True or false on the Internet.
They say the truth is there and that really includes the Internet. The problem is that the truth is drowned out by a huge mass of distorted, misleading, and blatantly false information.
The good news is that with (not) common sense, you can get a good idea of â€‹â€‹what might be true or false on the Internet.
Consider The Source
The truth is true no matter who says it, but the likelihood that a reliable and transparent source will accurately report the facts is much higher than that of sources with a bad or unknown reputation. Therefore, initially, you can give more weight to the sources of information that are subject to regulation (for example, scientific or journalistic councils) and adhere to well-known methodologies for collecting and transmitting news.
Be very careful with random sites with anonymous owners and authors. Such sites can be very popular with a certain type of conspiracy-loving internet user who will happily share these links. If your first contact with a story or information comes from such a site, your next step in making sure something is true or false is to confirm the information.
Next, Consider Multiple Sources
Even if you consider the first source to be reliable and open source, you should seek confirmation of the underlying facts from multiple independent sources.
They will provide different perspectives on the story, additional information, and confirm the sources and messages of your first source. If several independent sources say the same thing, the likelihood that they are telling the truth increases.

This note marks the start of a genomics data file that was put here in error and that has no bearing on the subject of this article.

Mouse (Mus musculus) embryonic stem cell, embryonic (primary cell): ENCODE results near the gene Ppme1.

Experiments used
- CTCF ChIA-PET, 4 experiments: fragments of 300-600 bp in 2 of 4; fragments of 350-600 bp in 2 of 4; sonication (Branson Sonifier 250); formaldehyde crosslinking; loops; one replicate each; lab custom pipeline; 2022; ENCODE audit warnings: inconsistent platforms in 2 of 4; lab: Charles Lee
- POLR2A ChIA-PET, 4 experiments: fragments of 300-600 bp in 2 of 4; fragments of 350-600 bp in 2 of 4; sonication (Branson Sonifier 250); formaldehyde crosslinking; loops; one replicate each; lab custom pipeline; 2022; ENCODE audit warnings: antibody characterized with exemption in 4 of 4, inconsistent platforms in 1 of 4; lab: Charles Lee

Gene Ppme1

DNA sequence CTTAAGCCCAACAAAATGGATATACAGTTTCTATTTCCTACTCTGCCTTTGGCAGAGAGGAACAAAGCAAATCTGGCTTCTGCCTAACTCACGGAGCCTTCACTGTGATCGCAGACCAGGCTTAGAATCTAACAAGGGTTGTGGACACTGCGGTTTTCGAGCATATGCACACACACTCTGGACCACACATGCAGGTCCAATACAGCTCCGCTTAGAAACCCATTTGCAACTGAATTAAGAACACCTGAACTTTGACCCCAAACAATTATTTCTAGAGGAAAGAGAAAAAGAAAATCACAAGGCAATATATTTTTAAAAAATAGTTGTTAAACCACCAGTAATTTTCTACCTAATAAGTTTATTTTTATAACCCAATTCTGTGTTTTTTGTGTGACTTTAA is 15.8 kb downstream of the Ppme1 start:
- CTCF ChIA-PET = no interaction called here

Look For AP-style Coverage
There are many different ways to tell a story. The traditional way of training journalists to report events and information to the public follows a few basic rules, which include things like:
- Tell readers â€œwho, what, when, where, and howâ€
- Please fill in the most important facts first, then add additional facts later.
- Please report what happened without giving reasons or adding your own opinion.
When a story is written from a certain political or ideological point of view, it ceases to be news and moves into the editorial sphere.
This brings us to the Associated Press or AP reporting standards. Here you can see what the AP requires. In short, AP-style stories try to minimize bias and provide you with an interpretation of key facts. So at the very least, it’s worth including the AP version of the story in your overall assessment of what’s true and what’s not.
Videos And Photos Are Not The Truth
We live in an era of advanced photo and video manipulation. Photoshop and deepfake artificial intelligence mean that people spreading misinformation can create all sorts of visual â€œevidenceâ€ that is partly or completely fabricated.
This means that it is worth waiting for forensic experts to confirm that these media have not been tampered with. Even if the photo or video has not been tampered with, this does not mean that they reflect the truth, or at least the whole truth.
A photograph is just a snapshot. It doesn’t tell you anything about what happened before or after the photo was taken. You cannot see what is happening outside the frame and you have no context for the content of the image. All this radically changes the meaning of the image!
It’s the same with the video. Videos can be cut to fit a specific narrative. This means you don’t know what happened before or after the clip. You don’t know what happened between the transitions of the clip. You also don’t know what happened outside of the clip frame. So don’t put too much weight on photos or videos on their own.